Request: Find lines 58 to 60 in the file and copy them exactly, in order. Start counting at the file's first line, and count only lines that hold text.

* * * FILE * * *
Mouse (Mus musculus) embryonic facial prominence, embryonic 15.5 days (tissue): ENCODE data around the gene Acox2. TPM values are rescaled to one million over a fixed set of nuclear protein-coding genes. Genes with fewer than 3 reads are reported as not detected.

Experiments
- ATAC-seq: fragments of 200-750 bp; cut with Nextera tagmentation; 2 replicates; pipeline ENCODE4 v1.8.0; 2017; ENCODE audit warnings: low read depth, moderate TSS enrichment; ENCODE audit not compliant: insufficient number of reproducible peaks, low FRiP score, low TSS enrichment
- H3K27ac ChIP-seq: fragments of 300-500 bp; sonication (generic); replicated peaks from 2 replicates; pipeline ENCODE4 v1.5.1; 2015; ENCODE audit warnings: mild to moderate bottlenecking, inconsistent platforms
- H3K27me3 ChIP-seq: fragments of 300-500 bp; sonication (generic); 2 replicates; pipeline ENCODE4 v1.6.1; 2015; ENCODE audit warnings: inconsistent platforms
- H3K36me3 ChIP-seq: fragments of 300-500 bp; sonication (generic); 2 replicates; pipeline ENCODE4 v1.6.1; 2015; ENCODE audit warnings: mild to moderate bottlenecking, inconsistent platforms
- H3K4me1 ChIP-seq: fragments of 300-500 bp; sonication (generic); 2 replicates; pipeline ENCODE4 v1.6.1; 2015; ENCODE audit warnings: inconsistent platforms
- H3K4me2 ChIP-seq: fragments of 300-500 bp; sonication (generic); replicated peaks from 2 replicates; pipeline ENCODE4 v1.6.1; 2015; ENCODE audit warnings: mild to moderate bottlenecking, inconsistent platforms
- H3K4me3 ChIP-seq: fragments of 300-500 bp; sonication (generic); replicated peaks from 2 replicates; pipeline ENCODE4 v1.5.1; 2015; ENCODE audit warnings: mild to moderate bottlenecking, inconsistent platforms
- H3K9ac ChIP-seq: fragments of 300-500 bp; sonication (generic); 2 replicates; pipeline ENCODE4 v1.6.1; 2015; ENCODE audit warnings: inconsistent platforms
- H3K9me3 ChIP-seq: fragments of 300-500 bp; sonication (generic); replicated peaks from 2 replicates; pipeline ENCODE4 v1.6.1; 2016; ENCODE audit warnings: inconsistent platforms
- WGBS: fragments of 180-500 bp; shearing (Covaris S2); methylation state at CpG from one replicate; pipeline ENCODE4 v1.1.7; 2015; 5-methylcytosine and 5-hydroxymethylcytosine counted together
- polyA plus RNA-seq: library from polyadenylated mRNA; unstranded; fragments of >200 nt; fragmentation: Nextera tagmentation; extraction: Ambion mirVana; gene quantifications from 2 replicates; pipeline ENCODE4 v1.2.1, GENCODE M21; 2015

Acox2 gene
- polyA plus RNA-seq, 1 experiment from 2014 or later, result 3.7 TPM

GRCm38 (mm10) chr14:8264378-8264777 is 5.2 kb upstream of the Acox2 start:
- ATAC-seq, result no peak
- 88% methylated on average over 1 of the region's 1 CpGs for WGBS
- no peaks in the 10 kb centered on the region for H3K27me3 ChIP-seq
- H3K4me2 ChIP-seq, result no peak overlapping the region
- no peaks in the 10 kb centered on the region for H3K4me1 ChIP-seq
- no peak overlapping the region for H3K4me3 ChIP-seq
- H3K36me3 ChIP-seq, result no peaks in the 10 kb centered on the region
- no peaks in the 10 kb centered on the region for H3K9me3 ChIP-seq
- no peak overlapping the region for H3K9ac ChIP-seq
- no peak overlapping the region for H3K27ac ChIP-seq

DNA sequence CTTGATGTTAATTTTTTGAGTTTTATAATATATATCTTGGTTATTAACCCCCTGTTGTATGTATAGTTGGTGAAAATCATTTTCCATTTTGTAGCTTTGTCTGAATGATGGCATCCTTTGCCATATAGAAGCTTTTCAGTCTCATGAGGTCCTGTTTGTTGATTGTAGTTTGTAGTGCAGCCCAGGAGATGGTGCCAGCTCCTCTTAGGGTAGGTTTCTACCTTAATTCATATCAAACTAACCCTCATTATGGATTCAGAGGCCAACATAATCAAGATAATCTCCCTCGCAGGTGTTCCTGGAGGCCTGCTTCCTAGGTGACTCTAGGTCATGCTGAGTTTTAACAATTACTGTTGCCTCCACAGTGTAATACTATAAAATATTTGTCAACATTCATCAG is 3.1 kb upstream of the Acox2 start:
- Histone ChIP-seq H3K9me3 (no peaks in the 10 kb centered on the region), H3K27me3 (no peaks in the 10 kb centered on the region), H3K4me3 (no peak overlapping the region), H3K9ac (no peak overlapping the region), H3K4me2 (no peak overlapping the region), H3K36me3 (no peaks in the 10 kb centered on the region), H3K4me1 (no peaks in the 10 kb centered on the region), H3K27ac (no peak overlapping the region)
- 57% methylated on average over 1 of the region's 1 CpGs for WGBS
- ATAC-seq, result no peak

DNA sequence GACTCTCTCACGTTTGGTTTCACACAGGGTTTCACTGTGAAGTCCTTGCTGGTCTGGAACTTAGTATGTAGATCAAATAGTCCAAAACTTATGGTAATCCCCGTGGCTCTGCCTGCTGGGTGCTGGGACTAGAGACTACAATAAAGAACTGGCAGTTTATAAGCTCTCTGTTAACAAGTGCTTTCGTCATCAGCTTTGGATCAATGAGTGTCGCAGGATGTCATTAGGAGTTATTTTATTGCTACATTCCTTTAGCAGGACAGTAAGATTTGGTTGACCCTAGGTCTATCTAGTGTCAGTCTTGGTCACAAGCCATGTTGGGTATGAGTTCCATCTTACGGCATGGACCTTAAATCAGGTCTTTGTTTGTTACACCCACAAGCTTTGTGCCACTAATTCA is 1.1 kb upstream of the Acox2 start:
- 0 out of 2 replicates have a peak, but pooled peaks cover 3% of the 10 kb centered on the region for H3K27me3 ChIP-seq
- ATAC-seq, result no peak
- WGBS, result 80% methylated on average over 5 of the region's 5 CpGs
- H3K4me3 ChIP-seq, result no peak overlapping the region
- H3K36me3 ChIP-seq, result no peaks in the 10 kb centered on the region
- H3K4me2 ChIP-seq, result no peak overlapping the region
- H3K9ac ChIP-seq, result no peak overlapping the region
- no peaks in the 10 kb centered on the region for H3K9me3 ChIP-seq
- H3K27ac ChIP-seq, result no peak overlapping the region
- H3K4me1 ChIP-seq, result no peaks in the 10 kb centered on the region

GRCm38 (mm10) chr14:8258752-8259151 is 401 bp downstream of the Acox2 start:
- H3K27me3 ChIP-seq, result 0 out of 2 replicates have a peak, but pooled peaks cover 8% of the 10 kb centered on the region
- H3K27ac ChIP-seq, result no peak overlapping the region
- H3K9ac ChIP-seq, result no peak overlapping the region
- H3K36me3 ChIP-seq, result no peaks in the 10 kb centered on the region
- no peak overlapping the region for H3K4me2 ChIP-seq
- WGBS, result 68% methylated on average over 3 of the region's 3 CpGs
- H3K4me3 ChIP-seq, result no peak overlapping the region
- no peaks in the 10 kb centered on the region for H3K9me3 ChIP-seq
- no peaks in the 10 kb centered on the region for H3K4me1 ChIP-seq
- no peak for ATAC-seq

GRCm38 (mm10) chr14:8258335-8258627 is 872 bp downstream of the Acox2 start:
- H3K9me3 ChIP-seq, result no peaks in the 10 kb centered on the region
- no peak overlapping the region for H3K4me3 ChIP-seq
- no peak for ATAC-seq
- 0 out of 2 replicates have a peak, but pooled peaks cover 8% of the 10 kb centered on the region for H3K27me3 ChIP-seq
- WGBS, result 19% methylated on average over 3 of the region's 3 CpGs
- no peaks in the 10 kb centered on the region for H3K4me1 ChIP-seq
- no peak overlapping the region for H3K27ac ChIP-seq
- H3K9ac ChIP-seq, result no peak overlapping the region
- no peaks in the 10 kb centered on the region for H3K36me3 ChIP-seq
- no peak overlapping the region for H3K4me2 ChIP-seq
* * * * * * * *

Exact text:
- WGBS, result 19% methylated on average over 3 of the region's 3 CpGs
- no peaks in the 10 kb centered on the region for H3K4me1 ChIP-seq
- no peak overlapping the region for H3K27ac ChIP-seq